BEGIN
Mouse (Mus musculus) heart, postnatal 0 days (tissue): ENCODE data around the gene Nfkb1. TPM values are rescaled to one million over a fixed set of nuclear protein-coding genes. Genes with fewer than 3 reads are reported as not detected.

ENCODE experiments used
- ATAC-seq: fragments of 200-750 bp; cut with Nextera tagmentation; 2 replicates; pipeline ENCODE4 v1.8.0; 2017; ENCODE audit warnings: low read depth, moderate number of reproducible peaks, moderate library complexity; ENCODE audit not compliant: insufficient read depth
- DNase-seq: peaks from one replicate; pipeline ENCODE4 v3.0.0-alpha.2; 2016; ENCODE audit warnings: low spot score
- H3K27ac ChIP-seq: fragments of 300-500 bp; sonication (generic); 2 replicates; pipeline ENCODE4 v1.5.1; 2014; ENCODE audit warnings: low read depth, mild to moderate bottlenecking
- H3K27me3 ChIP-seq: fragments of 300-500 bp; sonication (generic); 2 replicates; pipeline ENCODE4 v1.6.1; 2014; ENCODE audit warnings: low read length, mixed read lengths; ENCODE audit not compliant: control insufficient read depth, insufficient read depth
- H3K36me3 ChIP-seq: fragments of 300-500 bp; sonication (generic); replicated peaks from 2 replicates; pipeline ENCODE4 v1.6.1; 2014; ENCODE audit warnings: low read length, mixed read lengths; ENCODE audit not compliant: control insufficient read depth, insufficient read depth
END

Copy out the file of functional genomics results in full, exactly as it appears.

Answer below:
Mouse (Mus musculus) heart, postnatal 0 days (tissue): ENCODE data around the gene Nfkb1. TPM values are rescaled to one million over a fixed set of nuclear protein-coding genes. Genes with fewer than 3 reads are reported as not detected.

ENCODE experiments used
- ATAC-seq: fragments of 200-750 bp; cut with Nextera tagmentation; 2 replicates; pipeline ENCODE4 v1.8.0; 2017; ENCODE audit warnings: low read depth, moderate number of reproducible peaks, moderate library complexity; ENCODE audit not compliant: insufficient read depth
- DNase-seq: peaks from one replicate; pipeline ENCODE4 v3.0.0-alpha.2; 2016; ENCODE audit warnings: low spot score
- H3K27ac ChIP-seq: fragments of 300-500 bp; sonication (generic); 2 replicates; pipeline ENCODE4 v1.5.1; 2014; ENCODE audit warnings: low read depth, mild to moderate bottlenecking
- H3K27me3 ChIP-seq: fragments of 300-500 bp; sonication (generic); 2 replicates; pipeline ENCODE4 v1.6.1; 2014; ENCODE audit warnings: low read length, mixed read lengths; ENCODE audit not compliant: control insufficient read depth, insufficient read depth
- H3K36me3 ChIP-seq: fragments of 300-500 bp; sonication (generic); replicated peaks from 2 replicates; pipeline ENCODE4 v1.6.1; 2014; ENCODE audit warnings: low read length, mixed read lengths; ENCODE audit not compliant: control insufficient read depth, insufficient read depth